I always think back to an encounter I had in elementary school with my best friend, Jennifer.
I remember asking her why her hair grew while mine did not.
Nine-year-old Jenny didn’t have the answer to that question, but that did not stop her from trying to help out a dear friend. The next day, she arrived at school with a backpack full of her hair products and wanted to give them all to me!
You cannot imagine the joy I felt! I thought, Wow! Now my hair is going to grow and be just like hers!
I now had my hands on her Holy Grail! Her products! I eagerly washed and washed and conditioned my hair every day with those precious products.
But much to my disappointment (and I am sure Jenny shared the frustration), our little product swap had no effect on my hair. It was not that the products did not work; it was simply our lack of understanding about black hair needs that caused our experiment to fail.
We did not understand how products must complement each other and work together to benefit the hair.
Let’s take a closer look at the various types of products used in a healthy hair care regimen. Ingredients-label reading will take on a central role in this chapter as we develop our product understanding.
Most shampoos, conditioners and moisturizers are not simply natural concoctions of berries and flowers.
Many hair products contain complex chemicals to make the formulas less runny, more fragrant, and more pearlescent or foamy.
As you become more label savvy, you will be better able to evaluate hair products and compare product claims against reality.
Additionally, learning how to dissect product labels will help you determine the protein and moisture strength of products before you ever use them on your hair.
Not only will this improve your efficiency in developing an appropriate hair care regimen, but it will also save you lots of money. Quality hair care products combined with the proper hair care techniques can make a difference in the overall quality of our hair.
When these products are used in a hair care regimen as part of a basic protein and moisture-balancing strategy, the hair will always reach its greatest potential.
But because today’s haircare market is so saturated with products to meet consumers’ needs, separating the good products from the bad ones can be difficult.
Your Hair Product Arsenal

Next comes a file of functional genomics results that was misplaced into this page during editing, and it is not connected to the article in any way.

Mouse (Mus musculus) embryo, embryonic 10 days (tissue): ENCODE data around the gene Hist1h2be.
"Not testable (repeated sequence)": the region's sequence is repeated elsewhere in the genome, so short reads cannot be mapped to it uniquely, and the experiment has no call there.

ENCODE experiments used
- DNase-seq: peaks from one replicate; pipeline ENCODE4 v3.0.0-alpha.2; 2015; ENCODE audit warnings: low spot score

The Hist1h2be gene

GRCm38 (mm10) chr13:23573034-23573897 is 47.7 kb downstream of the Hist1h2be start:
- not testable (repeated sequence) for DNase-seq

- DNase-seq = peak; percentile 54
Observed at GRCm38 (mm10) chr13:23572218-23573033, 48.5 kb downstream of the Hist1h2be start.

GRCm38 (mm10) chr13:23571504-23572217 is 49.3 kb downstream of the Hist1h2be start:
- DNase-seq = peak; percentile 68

Shampooing and conditioning are processes often taken for granted in most healthy hair care regimens.
In addition to the healthy hair foundation that quality shampoos and conditioners provide, ancillary hair products such as leave-in conditioners, water-based moisturizers, oils and serums also help round out healthy hair regimens.
These products help support our styles and keep our hair looking polished and well put together.
Even if no other hair products are used, shampoos and conditioners are almost always a part of an individual’s hair product arsenal. Shampoos and conditioners are the foundations of your healthy hair care regimen.
Selecting the right shampoo and conditioning formulas for your textured hair type is imperative if growth results are to be realized. Shampoos and conditioners not only cleanse the hair, they support the overall cosmetic integrity of our hair fibers.
The moisturizer you select also makes a large contribution to your hair’s cosmetic appearance. Without a doubt,
oils reign supreme in black hair care and are supported by generations of strong tradition.
By contrast, the importance of water and hydration in black hair care has only recently garnered much-deserved attention.
You will find a detailed list of product recommendations toward the end of this unit.
Do keep in mind that new products enter and older products exit the market on a continuous basis, so the products listed in the Regimen Builder should not be considered the entire range of your product options.
Textured Hair Cleansing Basics
The Power of Frequent Hydration
Textured hair thrives in high-moisture environments. Regular shampooing and conditioning sessions allow us to fully supply this need for moisture.
Frequent cleansing greatly improves the hair’s moisture content because water is encouraged to bind within the hair shaft each time. Ideally, textured hair should be hydrated (by shampooing/rinsing) and conditioned once per week.